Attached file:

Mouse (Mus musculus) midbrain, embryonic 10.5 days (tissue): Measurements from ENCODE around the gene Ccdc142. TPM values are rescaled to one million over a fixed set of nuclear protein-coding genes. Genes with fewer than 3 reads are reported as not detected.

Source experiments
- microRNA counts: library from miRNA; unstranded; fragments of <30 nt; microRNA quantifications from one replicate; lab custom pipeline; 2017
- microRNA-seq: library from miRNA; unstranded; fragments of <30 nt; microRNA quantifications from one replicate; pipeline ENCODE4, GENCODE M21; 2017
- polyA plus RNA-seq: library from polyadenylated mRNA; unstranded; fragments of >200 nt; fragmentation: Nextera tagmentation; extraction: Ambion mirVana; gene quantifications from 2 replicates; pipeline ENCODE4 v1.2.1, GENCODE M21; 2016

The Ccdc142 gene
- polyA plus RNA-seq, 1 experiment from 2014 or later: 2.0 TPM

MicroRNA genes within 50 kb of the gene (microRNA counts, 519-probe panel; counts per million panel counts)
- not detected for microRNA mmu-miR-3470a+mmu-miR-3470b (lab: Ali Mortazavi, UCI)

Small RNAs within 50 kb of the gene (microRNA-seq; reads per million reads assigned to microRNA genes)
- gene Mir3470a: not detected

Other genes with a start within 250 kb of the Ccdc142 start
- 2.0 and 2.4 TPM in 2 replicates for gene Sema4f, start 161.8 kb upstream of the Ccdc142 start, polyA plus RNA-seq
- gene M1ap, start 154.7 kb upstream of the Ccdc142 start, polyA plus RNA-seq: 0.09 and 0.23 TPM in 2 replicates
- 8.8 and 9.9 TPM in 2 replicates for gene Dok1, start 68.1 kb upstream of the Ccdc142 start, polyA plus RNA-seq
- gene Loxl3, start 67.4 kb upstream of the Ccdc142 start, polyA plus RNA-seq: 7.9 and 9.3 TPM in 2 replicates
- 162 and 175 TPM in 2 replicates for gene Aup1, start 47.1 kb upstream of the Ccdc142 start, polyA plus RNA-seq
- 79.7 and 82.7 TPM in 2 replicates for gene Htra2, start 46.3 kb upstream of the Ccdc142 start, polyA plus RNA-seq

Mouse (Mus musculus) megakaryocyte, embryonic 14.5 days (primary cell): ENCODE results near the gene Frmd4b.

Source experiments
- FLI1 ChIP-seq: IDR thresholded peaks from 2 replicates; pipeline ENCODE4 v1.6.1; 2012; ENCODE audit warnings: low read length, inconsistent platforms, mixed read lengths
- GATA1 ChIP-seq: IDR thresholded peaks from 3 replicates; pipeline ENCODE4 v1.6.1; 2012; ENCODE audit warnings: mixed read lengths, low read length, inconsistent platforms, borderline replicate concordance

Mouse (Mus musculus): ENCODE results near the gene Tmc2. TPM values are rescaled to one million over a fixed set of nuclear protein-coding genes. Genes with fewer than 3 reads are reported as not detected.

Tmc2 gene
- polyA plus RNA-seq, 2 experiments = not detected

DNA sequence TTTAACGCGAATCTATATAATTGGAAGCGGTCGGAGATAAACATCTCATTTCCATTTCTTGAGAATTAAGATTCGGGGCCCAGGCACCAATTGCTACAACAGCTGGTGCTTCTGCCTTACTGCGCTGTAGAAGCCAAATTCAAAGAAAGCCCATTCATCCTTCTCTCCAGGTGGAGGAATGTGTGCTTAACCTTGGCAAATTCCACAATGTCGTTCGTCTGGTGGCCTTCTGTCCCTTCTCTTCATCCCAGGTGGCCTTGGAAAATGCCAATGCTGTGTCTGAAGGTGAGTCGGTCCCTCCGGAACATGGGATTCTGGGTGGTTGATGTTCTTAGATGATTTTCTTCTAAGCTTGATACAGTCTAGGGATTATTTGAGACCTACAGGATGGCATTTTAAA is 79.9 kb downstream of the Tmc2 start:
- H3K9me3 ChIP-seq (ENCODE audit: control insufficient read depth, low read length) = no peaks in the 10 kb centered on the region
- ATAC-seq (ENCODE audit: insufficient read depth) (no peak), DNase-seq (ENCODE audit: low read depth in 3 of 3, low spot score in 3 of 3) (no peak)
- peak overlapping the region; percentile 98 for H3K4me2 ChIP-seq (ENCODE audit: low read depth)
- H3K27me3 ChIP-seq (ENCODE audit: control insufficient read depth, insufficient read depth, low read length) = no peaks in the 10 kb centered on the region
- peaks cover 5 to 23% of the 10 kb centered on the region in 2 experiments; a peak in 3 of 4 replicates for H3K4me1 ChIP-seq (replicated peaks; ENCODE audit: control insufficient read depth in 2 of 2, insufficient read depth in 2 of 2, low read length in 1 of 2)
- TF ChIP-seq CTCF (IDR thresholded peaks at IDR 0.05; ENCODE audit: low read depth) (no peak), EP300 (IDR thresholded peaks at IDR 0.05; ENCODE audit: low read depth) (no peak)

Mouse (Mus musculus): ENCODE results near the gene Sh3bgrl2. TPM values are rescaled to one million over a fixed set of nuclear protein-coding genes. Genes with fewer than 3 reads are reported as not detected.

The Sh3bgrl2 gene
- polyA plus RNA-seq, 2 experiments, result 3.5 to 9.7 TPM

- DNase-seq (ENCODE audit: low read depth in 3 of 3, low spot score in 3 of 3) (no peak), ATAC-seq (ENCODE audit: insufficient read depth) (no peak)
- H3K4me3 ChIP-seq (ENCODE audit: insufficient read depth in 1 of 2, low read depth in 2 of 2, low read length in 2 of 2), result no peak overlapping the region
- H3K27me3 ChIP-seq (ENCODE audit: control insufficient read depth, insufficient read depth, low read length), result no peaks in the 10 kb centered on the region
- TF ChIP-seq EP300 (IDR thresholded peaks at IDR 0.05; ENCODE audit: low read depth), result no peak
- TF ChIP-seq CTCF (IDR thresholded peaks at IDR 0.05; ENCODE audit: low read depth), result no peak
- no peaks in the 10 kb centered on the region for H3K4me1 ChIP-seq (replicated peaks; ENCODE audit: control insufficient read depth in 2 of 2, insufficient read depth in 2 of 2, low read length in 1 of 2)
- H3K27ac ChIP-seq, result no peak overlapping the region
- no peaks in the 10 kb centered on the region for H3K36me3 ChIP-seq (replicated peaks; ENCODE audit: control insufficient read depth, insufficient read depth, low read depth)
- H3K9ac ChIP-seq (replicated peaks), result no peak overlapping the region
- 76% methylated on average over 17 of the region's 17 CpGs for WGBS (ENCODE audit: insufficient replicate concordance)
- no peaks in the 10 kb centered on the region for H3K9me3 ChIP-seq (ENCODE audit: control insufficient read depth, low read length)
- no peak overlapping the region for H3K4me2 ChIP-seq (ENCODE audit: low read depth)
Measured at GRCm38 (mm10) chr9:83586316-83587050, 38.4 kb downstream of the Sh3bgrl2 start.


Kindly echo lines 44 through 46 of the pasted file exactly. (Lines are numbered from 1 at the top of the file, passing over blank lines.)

- H3K9ac ChIP-seq (replicated peaks), result no peak overlapping the region
- 76% methylated on average over 17 of the region's 17 CpGs for WGBS (ENCODE audit: insufficient replicate concordance)
- no peaks in the 10 kb centered on the region for H3K9me3 ChIP-seq (ENCODE audit: control insufficient read depth, low read length)